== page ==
Each night, the tide dreams
a new sandy masterpiece
for dawn to cherish
When I first moved up from Los Angeles to Crescent City, California, I would walk the sandy Pacific Ocean beach every morning the tide would allow—yes, there were certainly days where the tide would be so high that I would have to swim, or at the least wade, rather than walk to move along the beach—and most such mornings I would marvel at the new sand patterns left behind, as it retreated—called by the moon—by the previous night’s tide.
Considering what a wonderful stroll the beach offered, very few people took advantage and so missed not only some heavenly exercise but also the amazing artwork left by the tide.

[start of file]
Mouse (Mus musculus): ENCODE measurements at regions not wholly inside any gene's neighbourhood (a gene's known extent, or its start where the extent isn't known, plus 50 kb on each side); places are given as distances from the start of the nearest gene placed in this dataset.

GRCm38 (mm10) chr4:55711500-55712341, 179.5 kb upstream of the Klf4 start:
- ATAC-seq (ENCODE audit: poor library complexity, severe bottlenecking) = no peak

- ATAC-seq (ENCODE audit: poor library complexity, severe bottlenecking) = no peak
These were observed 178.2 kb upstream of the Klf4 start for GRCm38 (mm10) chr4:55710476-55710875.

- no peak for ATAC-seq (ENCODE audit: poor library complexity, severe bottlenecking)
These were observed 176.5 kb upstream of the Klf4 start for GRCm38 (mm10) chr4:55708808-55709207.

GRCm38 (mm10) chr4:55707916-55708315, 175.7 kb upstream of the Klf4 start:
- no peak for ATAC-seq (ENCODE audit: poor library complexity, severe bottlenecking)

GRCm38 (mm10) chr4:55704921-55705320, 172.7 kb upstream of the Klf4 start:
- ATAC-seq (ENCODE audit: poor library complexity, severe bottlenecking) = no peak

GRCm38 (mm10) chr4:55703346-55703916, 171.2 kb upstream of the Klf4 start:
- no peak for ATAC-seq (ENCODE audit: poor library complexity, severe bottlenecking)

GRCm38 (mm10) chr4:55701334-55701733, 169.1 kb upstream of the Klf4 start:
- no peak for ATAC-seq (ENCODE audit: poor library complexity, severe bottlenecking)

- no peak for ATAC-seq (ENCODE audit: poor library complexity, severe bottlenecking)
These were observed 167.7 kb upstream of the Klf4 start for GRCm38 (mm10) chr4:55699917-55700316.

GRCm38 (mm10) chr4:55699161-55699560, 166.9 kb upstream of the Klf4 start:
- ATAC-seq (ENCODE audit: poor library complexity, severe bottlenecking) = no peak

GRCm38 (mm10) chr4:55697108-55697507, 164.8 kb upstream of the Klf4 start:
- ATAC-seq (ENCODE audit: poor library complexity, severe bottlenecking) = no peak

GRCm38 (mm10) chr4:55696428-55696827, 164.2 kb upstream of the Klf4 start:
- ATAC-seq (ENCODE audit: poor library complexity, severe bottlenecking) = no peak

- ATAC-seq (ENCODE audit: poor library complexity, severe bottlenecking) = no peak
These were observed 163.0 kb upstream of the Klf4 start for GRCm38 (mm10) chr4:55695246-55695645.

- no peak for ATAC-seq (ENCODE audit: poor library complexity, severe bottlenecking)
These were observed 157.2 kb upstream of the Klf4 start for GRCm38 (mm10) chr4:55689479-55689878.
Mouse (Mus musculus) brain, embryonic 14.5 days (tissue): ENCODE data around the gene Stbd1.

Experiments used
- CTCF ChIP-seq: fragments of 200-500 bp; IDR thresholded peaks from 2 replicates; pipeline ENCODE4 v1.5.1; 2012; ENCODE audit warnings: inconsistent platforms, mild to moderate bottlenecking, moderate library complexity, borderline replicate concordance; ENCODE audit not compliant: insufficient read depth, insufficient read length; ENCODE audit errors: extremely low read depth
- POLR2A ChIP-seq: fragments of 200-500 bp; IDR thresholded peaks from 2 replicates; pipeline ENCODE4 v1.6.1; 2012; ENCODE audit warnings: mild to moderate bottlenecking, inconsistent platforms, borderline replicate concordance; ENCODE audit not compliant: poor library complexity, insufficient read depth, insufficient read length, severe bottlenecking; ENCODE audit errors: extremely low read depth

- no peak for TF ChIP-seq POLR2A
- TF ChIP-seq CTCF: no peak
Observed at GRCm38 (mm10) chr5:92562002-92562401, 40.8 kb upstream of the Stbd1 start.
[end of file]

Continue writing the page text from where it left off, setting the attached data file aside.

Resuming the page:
The tide, at ebb now, did not seem to care one bit who enjoyed or appreciated these sand paintings and I drew the conclusion that they were made simply for the dawn’s benefit. It rang true, though the dawn herself remained mum on the subject.
These days, I still walk along the Pacific coastline, but now I follow the road—way more predicable than the sandy beach just a stone’s throw in Japan’s direction.